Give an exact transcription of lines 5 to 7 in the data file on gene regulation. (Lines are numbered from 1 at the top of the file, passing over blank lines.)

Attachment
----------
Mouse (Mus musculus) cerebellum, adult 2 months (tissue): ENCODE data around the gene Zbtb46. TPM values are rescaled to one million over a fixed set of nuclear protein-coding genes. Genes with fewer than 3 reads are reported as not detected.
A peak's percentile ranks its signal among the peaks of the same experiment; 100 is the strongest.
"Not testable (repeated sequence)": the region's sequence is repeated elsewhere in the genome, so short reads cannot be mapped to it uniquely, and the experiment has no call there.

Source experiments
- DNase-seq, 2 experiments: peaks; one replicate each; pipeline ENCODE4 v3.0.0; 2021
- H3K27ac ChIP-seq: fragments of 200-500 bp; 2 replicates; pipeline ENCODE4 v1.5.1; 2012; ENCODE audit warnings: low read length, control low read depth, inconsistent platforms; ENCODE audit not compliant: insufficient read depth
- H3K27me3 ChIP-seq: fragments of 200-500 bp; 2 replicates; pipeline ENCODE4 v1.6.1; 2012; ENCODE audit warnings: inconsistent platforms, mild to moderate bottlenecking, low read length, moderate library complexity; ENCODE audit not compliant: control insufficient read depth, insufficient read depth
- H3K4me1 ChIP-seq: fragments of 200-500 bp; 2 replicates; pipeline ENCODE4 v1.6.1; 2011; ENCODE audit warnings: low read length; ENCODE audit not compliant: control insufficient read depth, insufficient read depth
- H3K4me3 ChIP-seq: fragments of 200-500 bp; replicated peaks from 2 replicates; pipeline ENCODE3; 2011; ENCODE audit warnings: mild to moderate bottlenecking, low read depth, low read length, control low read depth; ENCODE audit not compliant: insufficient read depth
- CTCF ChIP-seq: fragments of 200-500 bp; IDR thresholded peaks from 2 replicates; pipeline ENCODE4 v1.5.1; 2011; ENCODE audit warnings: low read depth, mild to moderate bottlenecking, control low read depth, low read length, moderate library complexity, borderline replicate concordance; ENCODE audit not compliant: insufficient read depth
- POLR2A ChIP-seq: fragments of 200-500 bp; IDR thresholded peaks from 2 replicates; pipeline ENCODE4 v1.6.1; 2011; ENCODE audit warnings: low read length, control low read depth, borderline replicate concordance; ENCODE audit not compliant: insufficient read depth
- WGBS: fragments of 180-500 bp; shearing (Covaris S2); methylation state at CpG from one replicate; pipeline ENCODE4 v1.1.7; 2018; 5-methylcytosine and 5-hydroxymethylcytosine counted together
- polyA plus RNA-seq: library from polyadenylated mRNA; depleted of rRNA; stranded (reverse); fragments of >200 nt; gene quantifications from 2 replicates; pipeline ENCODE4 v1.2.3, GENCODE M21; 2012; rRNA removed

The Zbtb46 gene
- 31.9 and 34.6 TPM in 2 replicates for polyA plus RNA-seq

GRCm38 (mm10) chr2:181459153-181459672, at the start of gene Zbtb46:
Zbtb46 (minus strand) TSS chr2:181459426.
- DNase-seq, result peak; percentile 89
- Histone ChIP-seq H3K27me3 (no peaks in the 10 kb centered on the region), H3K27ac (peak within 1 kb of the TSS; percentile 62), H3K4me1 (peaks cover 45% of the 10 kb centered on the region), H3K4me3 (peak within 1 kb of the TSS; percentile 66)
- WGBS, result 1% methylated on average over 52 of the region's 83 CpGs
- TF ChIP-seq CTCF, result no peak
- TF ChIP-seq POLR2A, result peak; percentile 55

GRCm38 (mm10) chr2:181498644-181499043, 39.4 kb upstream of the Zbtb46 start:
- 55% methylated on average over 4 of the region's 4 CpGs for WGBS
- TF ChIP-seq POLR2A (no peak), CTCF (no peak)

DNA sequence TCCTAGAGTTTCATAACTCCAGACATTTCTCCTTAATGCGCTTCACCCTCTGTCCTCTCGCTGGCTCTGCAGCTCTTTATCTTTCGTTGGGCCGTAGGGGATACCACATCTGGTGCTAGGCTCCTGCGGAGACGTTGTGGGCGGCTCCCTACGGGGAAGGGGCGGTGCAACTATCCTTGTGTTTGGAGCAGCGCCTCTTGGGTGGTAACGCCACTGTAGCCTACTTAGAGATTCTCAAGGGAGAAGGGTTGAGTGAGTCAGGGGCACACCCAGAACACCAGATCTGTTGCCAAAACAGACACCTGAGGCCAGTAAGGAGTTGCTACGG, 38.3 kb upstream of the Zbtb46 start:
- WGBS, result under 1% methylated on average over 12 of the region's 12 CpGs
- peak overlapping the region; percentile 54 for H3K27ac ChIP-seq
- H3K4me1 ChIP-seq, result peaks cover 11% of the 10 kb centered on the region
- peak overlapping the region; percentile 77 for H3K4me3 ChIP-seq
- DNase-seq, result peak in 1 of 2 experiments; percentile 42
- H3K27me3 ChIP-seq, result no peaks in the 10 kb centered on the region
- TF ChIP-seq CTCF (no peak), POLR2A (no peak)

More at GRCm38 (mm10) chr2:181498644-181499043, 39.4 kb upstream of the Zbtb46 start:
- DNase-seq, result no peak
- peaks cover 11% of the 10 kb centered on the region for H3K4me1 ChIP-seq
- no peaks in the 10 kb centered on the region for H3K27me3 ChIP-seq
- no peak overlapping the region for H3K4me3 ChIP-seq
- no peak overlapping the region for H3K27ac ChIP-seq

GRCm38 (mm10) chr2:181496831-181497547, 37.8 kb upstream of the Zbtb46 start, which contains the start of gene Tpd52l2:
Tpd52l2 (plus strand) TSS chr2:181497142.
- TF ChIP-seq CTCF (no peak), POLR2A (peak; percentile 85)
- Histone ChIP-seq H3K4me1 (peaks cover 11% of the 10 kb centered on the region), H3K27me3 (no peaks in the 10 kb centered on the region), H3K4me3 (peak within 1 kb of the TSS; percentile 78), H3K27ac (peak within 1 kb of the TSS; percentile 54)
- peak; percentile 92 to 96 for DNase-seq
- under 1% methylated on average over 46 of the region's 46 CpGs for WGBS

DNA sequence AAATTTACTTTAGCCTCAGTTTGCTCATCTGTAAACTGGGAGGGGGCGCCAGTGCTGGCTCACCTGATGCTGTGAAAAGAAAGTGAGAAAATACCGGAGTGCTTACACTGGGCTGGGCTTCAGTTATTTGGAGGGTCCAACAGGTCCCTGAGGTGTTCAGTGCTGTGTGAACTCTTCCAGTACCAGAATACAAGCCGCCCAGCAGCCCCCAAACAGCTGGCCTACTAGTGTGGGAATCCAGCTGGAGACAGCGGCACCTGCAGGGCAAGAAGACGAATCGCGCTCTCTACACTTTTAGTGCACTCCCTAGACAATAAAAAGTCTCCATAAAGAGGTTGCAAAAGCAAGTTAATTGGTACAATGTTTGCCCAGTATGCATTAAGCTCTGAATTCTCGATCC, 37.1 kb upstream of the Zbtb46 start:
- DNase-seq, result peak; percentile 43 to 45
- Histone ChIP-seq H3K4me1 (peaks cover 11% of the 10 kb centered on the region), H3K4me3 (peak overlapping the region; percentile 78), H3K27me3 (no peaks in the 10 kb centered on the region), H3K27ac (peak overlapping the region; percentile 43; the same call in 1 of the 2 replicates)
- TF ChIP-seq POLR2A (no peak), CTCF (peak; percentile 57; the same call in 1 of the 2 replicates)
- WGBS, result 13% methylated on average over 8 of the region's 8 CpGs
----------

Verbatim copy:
- DNase-seq, 2 experiments: peaks; one replicate each; pipeline ENCODE4 v3.0.0; 2021
- H3K27ac ChIP-seq: fragments of 200-500 bp; 2 replicates; pipeline ENCODE4 v1.5.1; 2012; ENCODE audit warnings: low read length, control low read depth, inconsistent platforms; ENCODE audit not compliant: insufficient read depth
- H3K27me3 ChIP-seq: fragments of 200-500 bp; 2 replicates; pipeline ENCODE4 v1.6.1; 2012; ENCODE audit warnings: inconsistent platforms, mild to moderate bottlenecking, low read length, moderate library complexity; ENCODE audit not compliant: control insufficient read depth, insufficient read depth